SUPREME COURT OF THE UNITED STATES
407 U.S. 163
June 12, 1972, Decided
MR. JUSTICE REHNQUIST delivered the opinion of the Court.
Appellee Irvis, a Negro (hereafter appellee), was refused service by appellant Moose Lodge, a local branch of the national fraternal organization located in Harrisburg, Pennsylvania. Appellee then brought this action under 42 U. S. C. § 1983 for injunctive relief in the United States District Court for the Middle District of Pennsylvania. He claimed that because the Pennsylvania liquor board had issued appellant Moose Lodge a private club license that authorized the sale of alcoholic beverages on its premises, the refusal of service to him was "state action" for the purposes of the Equal Protection Clause of the Fourteenth Amendment. He named both Moose Lodge and the Pennsylvania Liquor Authority as defendants, seeking injunctive relief that would have required the defendant liquor board to revoke Moose Lodge's license so long as it continued its discriminatory practices. Appellee sought no damages.
The District Court in its opinion found that "a Caucasian member in good standing brought plaintiff, a Negro, to the Lodge's dining room and bar as his guest and requested service of food and beverages. The Lodge through its employees refused service to plaintiff solely because he is a Negro." It is undisputed that each local Moose Lodge is bound by the constitution and general bylaws of the Supreme Lodge, the latter of which contain a provision limiting membership in the lodges to white male Caucasians. The District Court in this connection found that "the lodges accordingly maintain a policy and practice of restricting membership to the Caucasian race and permitting members to bring only Caucasian guests on lodge premises, particularly to the dining room and bar."
Moose Lodge is a private club in the ordinary meaning of that term. It is a local chapter of a national fraternal organization having well-defined requirements for membership. It conducts all of its activities in a building that is owned by it. It is not publicly funded. Only members and guests are permitted in any lodge of the order; one may become a guest only by invitation of a member or upon invitation of the house committee. Appellee, while conceding the right of private clubs to choose members upon a discriminatory basis, asserts that the licensing of Moose Lodge to serve liquor by the Pennsylvania Liquor Control Board amounts to such state involvement with the club's activities as to make its discriminatory practices forbidden by the Equal Protection Clause of the Fourteenth Amendment. The relief sought and obtained by appellee in the District Court was an injunction forbidding the licensing by the liquor authority of Moose Lodge until it ceased its discriminatory practices. We conclude that Moose Lodge's refusal to serve food and beverages to a guest by reason of the fact that he was a Negro does not, under the circumstances here presented, violate the Fourteenth Amendment.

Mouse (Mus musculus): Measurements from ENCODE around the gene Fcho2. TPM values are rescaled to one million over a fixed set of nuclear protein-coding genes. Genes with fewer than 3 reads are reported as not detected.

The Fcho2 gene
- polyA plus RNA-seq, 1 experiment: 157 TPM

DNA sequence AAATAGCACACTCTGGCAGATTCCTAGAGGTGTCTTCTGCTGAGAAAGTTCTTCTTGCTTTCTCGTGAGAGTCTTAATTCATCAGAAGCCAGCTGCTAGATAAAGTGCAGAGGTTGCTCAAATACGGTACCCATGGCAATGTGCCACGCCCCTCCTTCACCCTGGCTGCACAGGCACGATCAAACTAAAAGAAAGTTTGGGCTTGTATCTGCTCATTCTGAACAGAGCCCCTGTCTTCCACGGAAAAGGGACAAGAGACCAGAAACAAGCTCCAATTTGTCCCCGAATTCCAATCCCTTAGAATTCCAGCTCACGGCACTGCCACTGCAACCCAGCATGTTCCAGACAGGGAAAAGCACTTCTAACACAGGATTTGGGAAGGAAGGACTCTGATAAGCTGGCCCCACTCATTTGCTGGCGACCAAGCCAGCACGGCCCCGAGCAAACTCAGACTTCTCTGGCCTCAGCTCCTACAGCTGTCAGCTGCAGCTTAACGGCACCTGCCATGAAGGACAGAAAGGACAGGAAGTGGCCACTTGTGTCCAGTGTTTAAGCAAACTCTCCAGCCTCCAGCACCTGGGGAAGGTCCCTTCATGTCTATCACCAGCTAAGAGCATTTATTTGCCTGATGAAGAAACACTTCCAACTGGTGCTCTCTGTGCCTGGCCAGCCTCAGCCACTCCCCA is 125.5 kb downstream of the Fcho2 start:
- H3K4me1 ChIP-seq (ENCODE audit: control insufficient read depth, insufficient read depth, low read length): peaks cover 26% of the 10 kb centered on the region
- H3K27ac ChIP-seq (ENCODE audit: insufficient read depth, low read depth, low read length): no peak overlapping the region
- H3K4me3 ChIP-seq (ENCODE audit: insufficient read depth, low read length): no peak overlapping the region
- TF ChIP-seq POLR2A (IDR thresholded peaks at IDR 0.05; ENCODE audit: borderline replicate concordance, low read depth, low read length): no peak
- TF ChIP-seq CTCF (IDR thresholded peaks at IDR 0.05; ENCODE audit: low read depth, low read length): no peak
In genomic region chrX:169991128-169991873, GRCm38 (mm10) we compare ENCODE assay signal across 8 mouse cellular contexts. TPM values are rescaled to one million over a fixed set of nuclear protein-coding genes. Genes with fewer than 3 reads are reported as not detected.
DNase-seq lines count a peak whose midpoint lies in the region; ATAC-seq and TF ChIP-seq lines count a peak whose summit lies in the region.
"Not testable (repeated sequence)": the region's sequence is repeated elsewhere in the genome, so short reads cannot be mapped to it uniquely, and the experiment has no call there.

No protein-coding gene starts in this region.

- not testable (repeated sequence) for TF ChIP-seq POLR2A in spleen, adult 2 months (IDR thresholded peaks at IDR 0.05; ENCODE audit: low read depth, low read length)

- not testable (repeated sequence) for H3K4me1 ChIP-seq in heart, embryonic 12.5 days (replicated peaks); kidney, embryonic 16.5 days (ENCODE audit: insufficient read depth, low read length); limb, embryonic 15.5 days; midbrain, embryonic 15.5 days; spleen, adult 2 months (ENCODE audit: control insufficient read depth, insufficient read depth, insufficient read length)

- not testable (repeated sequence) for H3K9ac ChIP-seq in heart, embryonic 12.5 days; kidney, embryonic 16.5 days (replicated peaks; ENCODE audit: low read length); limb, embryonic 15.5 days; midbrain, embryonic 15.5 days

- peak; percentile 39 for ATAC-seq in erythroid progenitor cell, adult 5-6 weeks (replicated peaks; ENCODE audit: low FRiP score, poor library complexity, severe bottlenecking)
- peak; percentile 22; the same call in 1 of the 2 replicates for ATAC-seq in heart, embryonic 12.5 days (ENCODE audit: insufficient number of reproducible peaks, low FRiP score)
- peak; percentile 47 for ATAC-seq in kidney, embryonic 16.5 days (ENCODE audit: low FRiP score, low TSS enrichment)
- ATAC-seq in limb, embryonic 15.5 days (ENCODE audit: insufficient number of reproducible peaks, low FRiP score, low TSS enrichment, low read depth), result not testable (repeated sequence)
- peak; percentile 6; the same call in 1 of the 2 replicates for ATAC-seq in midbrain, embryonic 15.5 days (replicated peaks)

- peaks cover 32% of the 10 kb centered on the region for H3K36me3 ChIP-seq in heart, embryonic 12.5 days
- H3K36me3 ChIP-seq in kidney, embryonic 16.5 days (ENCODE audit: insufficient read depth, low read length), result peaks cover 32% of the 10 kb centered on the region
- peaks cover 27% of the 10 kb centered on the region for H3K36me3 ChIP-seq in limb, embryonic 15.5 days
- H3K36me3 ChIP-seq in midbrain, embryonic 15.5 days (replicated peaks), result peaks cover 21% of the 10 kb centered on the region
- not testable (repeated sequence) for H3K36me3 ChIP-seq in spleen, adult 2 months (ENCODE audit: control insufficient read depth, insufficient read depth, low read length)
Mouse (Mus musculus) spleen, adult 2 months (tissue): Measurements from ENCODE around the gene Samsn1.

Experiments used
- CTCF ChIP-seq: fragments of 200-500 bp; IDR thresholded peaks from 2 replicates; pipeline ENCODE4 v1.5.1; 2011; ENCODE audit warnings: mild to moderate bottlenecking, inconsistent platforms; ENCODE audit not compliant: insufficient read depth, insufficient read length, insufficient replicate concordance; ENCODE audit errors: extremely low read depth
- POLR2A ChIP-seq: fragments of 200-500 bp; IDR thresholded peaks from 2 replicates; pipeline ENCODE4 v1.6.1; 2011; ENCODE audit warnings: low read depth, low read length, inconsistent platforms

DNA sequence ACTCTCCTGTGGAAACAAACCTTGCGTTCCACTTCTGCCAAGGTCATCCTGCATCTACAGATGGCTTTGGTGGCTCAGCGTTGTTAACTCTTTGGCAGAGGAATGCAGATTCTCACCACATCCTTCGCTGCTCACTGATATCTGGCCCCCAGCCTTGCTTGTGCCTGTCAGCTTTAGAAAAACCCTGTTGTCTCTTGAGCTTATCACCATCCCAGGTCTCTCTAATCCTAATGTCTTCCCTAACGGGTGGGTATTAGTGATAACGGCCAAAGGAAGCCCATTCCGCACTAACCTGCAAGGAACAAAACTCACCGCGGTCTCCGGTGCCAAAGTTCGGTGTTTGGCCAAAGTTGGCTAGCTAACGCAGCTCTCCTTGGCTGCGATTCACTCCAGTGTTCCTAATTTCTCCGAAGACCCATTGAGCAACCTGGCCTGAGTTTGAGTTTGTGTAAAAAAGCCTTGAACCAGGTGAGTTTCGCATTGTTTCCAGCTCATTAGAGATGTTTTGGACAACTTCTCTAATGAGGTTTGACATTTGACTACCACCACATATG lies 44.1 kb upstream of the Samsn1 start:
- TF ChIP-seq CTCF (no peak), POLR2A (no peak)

While the principle is easily stated, the question of whether particular discriminatory conduct is private, on the one hand, or amounts to "state action," on the other hand, frequently admits of no easy answer. "Only by sifting facts and weighing circumstances can the nonobvious involvement of the State in private conduct be attributed its true significance." Our cases make clear that the impetus for the forbidden discrimination need not originate with the State if it is state action that enforces privately originated discrimination. Shelley v. Kraemer. The Court held in Burton v. Wilmington Parking Authority, that a private restaurant owner who refused service because of a customer's race violated the Fourteenth Amendment, where the restaurant was located in a building owned by a state-created parking authority and leased from the authority. The Court, after a comprehensive review of the relationship between the lessee and the parking authority concluded that the latter had "so far insinuated itself into a position of interdependence with Eagle [the restaurant owner] that it must be recognized as a joint participant in the challenged activity, which, on that account, cannot be considered to have been so 'purely private' as to fall without the scope of the Fourteenth Amendment." The Court has never held, of course, that discrimination by an otherwise private entity would be violative of the Equal Protection Clause if the private entity receives any sort of benefit or service at all from the State, or if it is subject to state regulation in any degree whatever. Since state-furnished services include such necessities of life as electricity, water, and police and fire protection, such a holding would utterly emasculate the distinction between private as distinguished from state conduct set forth in The Civil Rights Cases, and adhered to in subsequent decisions. Our holdings indicate that where the impetus for the discrimination is private, the State must have "significantly involved itself with invidious discriminations," in order for the discriminatory action to fall within the ambit of the constitutional prohibition.